Nelson-Atkins Statement Regarding Reduction in Force
The Nelson-Atkins Museum of Art this week took measures to reduce the size of its staff, the result of the debilitating effects of the COVID-19 pandemic. The Nelson-Atkins closed to visitors and all but essential staff on March 14 and reopened on September 12. During that six-month period, the museum lost revenue from event rentals, fundraisers, ticketing, the Rozzelle Court Restaurant, parking fees, and sale of merchandise. Although the museum is now open, attendance is dramatically lower, thus generating less income. At the same time, because of the uncertainty caused by the pandemic, the museum has been forced to cancel all traveling exhibitions, in-person tours, classes, public programs and festivals—steps that also affect revenue generation and fundraising. As a result, the Nelson-Atkins will need to reduce its budget by 25%, to about $26 million. Those reductions, in turn, necessitate staff reductions by 15%, or 36 positions.
“Any decision to reduce the size of the staff must be the last resort. The staff members of the Nelson-Atkins keep our institution’s mission thriving, and they ensure that the museum is a cultural treasure in Kansas City,” said Richard C. Green, Chair of the Nelson-Atkins Board of Trustees. “Unfortunately, we are not immune to the same forces that businesses and other nonprofit organizations have faced during this difficult year. These steps are being taken to ensure the museum’s long-term sustainability.”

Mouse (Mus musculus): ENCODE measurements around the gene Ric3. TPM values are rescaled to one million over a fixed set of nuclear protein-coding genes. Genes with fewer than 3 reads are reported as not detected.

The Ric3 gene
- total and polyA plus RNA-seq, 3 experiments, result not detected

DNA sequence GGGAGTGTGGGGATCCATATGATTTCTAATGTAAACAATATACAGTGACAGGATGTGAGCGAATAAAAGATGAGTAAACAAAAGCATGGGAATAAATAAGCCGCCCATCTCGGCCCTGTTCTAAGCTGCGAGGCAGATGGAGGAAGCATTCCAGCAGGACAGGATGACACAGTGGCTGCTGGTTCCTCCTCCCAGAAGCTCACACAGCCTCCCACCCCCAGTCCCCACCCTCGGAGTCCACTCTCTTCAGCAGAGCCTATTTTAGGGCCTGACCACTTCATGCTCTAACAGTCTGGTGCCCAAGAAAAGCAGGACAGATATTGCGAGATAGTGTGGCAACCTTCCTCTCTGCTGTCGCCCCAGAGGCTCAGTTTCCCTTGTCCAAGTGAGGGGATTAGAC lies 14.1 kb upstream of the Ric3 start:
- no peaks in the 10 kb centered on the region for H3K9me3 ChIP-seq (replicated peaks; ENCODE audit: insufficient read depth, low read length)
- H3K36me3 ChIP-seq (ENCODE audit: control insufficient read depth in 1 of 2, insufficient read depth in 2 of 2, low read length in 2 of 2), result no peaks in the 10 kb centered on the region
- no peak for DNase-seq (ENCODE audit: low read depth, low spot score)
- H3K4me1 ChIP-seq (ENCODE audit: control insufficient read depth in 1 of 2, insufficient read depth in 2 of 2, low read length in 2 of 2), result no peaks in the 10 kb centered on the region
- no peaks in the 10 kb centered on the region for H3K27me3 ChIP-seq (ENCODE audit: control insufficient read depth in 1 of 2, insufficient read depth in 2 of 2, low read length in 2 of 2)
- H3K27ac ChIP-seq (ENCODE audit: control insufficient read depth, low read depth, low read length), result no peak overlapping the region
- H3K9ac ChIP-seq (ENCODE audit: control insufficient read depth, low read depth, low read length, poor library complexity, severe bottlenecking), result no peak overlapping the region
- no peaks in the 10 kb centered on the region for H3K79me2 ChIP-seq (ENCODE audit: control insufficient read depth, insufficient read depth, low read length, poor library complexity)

The museum depends on private donations, and supporters have continued to be generous. The museum was successful in securing a Payroll Protection Program loan, and has also worked with long-time donors to reallocate funds that were previously restricted. However, those steps—while important and helpful—were not enough to cover the lost revenue caused by the pandemic-related closure.
“The museum’s mission, to bring art and people together, will prevail,” said Julián Zugazagoitia, Menefee D. and Mary Louise Blackwell CEO & Director of the Nelson-Atkins. “Any decision that adversely affects staff is always the most difficult. But while our staff will be smaller and our resources more limited, we are fully committed to providing transformative experiences with the extraordinary art collection that defines this museum.”
For media interested in receiving further information, please contact:
Kathleen Leighton, Manager, Media Relations and Video Production
The Nelson-Atkins Museum of Art